“It was kind of Dad’s dream that came to fruition, but Dad never dreamed of what it is today,” she continues. “It grew over time. It took us close to 20 years to open that second store.” Tony’s Market now comprises four Denver metro area stores ranging from 2,500 to 8,000 square feet, plus Tony’s Burgers, a casual restaurant inside its downtown Denver store, and Tony Rosacci’s Fine Catering, a full service catering division that entered the picture in 2004 and serves weddings and galas as well as supporting the company’s headquarters, warehousing,floral department and commissary operations.
For 11 years, until the team built a new facility with its own kitchen, the catering division fed the Denver Broncos, and today, Tony Rosacci’s Fine Catering is in its second season of feeding the Colorado Avalanche hockey team and its coaches. “That’s been fun, feeding the team and the staff,” Avie says. “With the Broncos, we started at 4 a.m. and would end most nights around 9 p.m. feeding them up to four meals a day and snacks, and that would go on until the season ended.”
Each of the four stores is unique to its neighborhood, with the product assortment at the downtown location favoring organic and local produce as well as prepared foods featuring whole grains and low fats for the urban professional clientele there, and stores in the neighborhoods populated by families and seniors offering products that lean more toward comfort foods like twice-baked potatoes, fried chicken and pasta dishes as well as the local and organic favorites. Each store still does its own meat-cutting in-house, with butchers at each location. All the beef is premium choice, and it’s all aged. Beef is ground several times a day, and all the meat is sold fresh. Anything that stays in the store too long to be sold fresh is frozen and then donated to charity. “Tony’s is still really known for the beef and the meats. People still call us by our own name of Tony’s Meats, which is what we opened as,” Avie says.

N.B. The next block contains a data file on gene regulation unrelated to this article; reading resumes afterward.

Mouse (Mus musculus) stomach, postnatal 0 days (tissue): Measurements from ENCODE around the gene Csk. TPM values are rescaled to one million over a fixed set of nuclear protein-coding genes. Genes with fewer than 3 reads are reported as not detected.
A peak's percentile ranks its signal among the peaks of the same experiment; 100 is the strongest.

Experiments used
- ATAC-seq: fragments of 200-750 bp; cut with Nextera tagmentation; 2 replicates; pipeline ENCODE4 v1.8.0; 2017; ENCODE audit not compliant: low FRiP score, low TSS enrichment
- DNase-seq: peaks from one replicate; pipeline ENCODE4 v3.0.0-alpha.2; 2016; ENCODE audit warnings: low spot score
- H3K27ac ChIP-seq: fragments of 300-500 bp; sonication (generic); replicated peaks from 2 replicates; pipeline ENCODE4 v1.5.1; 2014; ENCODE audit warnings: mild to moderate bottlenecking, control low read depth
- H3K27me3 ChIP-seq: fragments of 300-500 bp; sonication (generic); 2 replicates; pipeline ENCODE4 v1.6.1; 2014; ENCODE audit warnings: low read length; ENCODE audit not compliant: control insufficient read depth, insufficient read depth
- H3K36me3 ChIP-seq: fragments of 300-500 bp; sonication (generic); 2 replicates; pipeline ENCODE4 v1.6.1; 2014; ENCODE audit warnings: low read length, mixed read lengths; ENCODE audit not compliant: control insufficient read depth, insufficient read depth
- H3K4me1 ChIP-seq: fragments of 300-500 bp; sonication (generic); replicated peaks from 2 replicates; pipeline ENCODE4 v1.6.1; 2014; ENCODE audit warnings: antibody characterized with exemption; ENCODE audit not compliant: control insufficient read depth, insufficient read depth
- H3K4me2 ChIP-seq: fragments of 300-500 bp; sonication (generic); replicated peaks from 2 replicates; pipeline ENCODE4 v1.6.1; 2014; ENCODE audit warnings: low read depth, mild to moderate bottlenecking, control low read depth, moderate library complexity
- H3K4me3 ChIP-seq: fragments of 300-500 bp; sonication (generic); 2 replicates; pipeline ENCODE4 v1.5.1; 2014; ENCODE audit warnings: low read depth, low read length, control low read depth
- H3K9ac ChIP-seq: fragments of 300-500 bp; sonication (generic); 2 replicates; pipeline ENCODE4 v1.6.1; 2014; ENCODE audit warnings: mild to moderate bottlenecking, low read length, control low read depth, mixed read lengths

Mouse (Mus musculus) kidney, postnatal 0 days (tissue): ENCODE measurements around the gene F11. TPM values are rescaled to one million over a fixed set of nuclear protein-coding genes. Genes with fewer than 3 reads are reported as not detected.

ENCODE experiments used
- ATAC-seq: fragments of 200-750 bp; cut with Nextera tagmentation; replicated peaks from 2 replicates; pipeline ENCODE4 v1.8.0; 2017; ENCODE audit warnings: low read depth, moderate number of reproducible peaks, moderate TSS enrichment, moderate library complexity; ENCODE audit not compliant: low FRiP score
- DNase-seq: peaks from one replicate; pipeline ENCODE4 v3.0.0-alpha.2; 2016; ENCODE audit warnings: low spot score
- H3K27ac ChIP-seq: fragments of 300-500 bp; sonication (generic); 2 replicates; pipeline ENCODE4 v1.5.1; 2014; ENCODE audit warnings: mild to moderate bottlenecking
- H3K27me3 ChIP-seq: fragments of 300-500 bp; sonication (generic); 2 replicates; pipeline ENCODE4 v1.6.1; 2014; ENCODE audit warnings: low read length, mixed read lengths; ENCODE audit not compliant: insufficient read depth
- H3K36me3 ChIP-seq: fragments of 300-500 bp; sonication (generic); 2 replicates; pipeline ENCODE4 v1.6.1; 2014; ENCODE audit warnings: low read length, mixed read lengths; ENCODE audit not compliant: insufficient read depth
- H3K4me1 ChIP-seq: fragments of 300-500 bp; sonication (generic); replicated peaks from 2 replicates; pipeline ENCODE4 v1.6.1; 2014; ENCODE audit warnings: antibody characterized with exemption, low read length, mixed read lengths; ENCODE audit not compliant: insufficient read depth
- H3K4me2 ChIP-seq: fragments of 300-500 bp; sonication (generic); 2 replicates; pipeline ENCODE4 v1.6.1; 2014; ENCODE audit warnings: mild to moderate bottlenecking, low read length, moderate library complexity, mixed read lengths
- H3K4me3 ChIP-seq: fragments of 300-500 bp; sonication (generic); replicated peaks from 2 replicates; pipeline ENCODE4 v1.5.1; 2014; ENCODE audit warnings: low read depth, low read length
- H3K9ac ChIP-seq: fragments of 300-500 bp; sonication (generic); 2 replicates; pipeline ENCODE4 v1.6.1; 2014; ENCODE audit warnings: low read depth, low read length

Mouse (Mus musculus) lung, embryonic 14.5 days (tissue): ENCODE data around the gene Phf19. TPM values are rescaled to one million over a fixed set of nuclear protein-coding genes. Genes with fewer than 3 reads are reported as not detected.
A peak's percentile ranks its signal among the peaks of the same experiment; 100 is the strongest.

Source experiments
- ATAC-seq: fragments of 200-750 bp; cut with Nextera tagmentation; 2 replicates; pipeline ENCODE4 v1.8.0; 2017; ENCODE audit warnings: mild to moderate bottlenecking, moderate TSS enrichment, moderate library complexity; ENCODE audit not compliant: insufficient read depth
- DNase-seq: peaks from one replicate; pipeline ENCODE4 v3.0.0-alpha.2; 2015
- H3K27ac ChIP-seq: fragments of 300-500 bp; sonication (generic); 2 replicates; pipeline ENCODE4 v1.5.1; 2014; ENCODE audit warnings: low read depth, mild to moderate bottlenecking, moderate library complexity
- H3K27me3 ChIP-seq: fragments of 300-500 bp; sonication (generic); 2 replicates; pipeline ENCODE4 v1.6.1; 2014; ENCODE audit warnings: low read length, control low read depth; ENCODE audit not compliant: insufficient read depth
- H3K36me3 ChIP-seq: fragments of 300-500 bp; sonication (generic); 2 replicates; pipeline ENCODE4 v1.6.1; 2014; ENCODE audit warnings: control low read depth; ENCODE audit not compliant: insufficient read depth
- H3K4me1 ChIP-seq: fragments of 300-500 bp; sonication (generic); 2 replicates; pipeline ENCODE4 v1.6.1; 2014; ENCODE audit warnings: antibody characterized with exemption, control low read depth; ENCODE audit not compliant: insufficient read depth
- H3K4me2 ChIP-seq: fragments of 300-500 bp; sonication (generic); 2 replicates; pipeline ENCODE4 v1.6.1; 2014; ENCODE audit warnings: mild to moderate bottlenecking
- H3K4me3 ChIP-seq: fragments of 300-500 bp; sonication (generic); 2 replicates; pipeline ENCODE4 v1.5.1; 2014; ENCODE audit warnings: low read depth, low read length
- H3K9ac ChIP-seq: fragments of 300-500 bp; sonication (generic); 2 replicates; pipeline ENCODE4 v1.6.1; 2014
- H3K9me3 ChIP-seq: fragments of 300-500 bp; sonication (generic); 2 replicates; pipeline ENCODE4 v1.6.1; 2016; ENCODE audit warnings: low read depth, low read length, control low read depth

Today, Tony has retired to the golf course, Daniel Rosacci is now CEO of Tony’s Market and Mick is the company’s head chef. As chief operations officer, Avie is in charge of employee training and compliance with government regulations and is also attending school to learn nutrition therapy, an area of study that she became interested in while she was feeding the Broncos. “I like to see people take better care of themselves, whether that’s 10 percent better or 60 percent better,” she says.
A wide range of customers shop at the stores, but what they tend to have in common is that they have busy lives and they want high-quality products and they want to get into the store, find what they need, and get out fast, which is why it’s so very important to Avie that the 280 to 300 employees in the stores are well-trained and that customer service is excellent. “Our customer service is above and beyond. We tell our employees to hug them with your words because they have many choices,” Avie says. “We understand the pace of how America lives today. We’re really aware of getting them in and out. When they come in, we want to take care of them as quickly and efficiently as possible and get them out to their soccer practice or wherever they need to be.”